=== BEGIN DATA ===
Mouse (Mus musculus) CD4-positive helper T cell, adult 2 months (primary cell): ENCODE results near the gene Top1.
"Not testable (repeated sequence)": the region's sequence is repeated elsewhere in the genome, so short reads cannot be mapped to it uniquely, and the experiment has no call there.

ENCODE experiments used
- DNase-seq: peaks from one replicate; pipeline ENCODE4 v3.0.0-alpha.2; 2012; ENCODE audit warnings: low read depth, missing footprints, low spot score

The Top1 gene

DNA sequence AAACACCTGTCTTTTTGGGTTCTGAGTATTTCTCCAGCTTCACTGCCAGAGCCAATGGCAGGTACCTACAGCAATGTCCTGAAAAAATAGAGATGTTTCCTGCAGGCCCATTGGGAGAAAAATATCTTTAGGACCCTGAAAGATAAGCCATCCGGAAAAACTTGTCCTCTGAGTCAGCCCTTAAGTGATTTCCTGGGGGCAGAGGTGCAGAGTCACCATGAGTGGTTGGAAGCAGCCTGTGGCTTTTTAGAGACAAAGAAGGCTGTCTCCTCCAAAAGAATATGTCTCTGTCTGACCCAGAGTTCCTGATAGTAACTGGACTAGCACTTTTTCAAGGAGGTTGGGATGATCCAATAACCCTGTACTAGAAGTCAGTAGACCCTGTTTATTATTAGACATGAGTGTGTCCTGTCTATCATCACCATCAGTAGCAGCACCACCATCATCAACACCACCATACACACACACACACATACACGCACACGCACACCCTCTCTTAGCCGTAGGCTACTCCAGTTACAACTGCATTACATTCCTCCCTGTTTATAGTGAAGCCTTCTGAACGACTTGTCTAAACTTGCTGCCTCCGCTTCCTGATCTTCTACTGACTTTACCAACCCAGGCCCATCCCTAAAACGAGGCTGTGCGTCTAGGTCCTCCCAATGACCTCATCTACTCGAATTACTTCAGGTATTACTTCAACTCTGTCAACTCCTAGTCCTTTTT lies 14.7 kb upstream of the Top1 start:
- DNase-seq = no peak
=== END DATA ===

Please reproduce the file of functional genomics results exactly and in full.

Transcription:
Mouse (Mus musculus) CD4-positive helper T cell, adult 2 months (primary cell): ENCODE results near the gene Top1.
"Not testable (repeated sequence)": the region's sequence is repeated elsewhere in the genome, so short reads cannot be mapped to it uniquely, and the experiment has no call there.

ENCODE experiments used
- DNase-seq: peaks from one replicate; pipeline ENCODE4 v3.0.0-alpha.2; 2012; ENCODE audit warnings: low read depth, missing footprints, low spot score

The Top1 gene

DNA sequence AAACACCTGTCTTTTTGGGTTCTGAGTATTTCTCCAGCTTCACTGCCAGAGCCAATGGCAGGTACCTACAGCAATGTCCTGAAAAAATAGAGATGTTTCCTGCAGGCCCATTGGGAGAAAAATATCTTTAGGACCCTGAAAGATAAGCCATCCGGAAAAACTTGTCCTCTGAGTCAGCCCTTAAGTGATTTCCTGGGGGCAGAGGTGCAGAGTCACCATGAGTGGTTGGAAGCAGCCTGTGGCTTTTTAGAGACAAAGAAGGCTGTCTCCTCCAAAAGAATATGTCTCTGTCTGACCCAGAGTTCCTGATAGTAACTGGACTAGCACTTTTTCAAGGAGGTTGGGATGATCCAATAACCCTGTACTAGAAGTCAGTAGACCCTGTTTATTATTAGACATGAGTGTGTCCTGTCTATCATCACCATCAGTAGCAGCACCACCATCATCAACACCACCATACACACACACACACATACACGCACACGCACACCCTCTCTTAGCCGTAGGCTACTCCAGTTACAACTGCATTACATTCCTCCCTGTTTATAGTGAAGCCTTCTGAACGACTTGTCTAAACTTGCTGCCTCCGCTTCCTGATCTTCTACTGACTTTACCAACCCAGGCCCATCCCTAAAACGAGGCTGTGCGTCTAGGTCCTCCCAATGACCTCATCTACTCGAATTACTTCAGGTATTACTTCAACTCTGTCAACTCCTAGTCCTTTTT lies 14.7 kb upstream of the Top1 start:
- DNase-seq = no peak